Avoiding Risk

Avoiding Risk in Data Centers Sometimes Means Counter-Intuitive Thinking

Sound data center risk mitigation practices can also lead to energy cost savings. But sometimes the route there is counter-intuitive.

Always-on, always-cold is still a commonly-used strategy for data center cooling operations – and for good reason. This type of operation is fairly easy to implement and monitor, and running all the CRACs all the time logically reduces the risk of downtime should a unit fail.  In this operating strategy, the CRACs are run at a low set point.   They operate at  lower than required temperature to mitigate the risk of hot spots or to add ride-through time in the event of a cooling system failure.

While this seems a logical and prudent practice, if you dig a little deeper, you’ll see that it’s not quite as risk adverse as it initially appears – and, more importantly, it misses a larger opportunity for significant energy cost savings. Let’s examine each practice individually.

Continuous operation of all CRACs, including redundant (backup) CRACs, wears all units out prematurely. Increased runtime for any piece of equipment that wears out with use naturally reduces its lifecycle.

Leveling CRAC runtimes, in which each CRAC is set to run approximately the same number of hours, has the same issue. This practice might extend the time to first failure; however it also increases the risk of catastrophic failure (i.e. simultaneous failure of all units).

And then there’s the issue of low setpoint thresholds.  Common thinking regarding cold operations is that an overall cooler temperature will use the thermal mass of the infrastructure to provide extra time to react in the event of a cooling system failure.  However, when all CRACs operate equally, each CRAC runs at a lower (less efficient) utilization, meaning that the discharge air from each CRAC will be higher.  Some CRACs, in effect, may not be cooling at all, which means that in a raised floor data center, those that are not actually cooling are blowing return air into the underfloor plenum.  Since the largest source of thermal mass in a data center is the slab floor, this means that this ”always-on”, and/or low set point approach to CRAC operation may not yield the best utilization of thermal mass.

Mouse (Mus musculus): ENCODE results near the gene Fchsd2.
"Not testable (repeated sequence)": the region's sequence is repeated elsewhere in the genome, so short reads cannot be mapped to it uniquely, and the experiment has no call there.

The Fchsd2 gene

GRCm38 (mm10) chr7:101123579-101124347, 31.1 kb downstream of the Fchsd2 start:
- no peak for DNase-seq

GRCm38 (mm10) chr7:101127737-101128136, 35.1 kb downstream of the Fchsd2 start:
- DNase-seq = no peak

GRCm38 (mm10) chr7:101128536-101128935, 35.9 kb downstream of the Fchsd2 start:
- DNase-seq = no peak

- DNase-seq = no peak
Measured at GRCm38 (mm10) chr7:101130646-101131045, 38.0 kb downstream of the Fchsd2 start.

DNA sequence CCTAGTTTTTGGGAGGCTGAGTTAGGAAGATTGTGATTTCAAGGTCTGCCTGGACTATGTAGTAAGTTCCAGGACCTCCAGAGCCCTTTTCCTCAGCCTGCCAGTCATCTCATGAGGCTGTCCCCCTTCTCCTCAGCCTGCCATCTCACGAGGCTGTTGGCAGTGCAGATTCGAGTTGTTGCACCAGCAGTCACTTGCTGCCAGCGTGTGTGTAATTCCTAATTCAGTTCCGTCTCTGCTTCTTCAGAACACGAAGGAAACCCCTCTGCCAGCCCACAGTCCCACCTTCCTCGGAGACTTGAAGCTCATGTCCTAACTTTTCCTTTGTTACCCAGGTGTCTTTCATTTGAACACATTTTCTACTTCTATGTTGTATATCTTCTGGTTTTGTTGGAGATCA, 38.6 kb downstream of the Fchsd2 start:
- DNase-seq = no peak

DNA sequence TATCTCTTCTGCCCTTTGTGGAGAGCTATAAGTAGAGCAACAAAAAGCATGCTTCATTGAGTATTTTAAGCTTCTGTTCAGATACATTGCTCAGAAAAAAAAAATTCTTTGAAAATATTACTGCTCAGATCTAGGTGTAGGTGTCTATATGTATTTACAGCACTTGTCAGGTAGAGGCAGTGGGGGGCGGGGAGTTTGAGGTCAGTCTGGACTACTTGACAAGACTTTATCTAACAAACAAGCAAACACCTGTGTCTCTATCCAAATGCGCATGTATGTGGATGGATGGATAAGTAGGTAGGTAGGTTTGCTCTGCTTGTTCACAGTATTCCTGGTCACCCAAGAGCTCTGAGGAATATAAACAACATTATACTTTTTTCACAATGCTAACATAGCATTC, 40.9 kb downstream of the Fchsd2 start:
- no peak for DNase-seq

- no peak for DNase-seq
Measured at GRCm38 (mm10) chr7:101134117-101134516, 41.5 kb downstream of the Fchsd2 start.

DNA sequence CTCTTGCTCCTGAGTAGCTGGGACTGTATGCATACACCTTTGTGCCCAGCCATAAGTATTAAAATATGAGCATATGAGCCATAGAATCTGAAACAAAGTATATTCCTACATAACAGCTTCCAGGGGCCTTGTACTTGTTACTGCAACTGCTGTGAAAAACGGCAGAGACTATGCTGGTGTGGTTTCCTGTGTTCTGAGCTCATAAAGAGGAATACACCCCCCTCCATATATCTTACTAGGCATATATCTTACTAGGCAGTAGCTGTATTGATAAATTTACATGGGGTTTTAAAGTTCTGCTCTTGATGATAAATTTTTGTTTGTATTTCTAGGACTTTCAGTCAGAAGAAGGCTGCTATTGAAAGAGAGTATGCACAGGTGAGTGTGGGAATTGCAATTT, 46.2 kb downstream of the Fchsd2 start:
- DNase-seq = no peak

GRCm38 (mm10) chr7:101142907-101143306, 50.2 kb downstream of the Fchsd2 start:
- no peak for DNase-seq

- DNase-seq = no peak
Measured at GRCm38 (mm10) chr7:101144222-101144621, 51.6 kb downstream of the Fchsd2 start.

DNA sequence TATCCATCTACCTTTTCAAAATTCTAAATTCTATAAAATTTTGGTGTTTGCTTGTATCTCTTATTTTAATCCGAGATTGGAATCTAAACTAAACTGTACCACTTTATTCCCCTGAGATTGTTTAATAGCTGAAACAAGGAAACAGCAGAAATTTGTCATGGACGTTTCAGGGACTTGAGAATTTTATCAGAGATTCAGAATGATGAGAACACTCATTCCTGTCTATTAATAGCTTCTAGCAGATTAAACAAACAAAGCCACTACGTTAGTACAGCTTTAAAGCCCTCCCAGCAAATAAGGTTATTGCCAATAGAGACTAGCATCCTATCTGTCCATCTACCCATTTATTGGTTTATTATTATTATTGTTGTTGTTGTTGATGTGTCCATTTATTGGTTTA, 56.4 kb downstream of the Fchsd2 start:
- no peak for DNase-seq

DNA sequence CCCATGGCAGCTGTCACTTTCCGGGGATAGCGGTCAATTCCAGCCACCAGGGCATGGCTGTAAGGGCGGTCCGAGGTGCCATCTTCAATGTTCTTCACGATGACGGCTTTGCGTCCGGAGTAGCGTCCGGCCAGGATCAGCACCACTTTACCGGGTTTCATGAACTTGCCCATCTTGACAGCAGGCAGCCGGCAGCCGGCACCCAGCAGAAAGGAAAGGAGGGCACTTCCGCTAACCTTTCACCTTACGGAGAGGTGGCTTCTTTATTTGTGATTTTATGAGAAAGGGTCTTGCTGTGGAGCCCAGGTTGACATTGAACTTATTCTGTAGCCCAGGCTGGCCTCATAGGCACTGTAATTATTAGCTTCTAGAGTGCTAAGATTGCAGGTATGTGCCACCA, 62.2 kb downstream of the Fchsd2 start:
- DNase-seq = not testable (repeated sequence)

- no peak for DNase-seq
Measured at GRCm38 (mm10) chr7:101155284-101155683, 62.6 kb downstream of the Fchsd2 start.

A “just-needed” operation policy is preferable in terms of both catastrophic risk mitigation and energy efficiency.  In this case, the most efficient CRACs are operated most of the time, and the less efficient CRACs are kept off most of the time – but held in ready standby.   Even when CRACs are nominally the same, there can be significant differences in their cooling efficiency due to manufacturing variability.  These differences, if measured or characterized, can be utilized to further optimize efficiency and mitigate the risk of catastrophic failure.

Sometimes the obvious or even most commonly used cooling strategy isn’t the best strategy, particularly as rising energy costs become more of a concern.   An operating strategy that recognizes and anticipates the possibilities of “little failures,” while focusing on the avoidance of catastrophic failure and reducing energy costs, is not only forward looking but also represents best practice.


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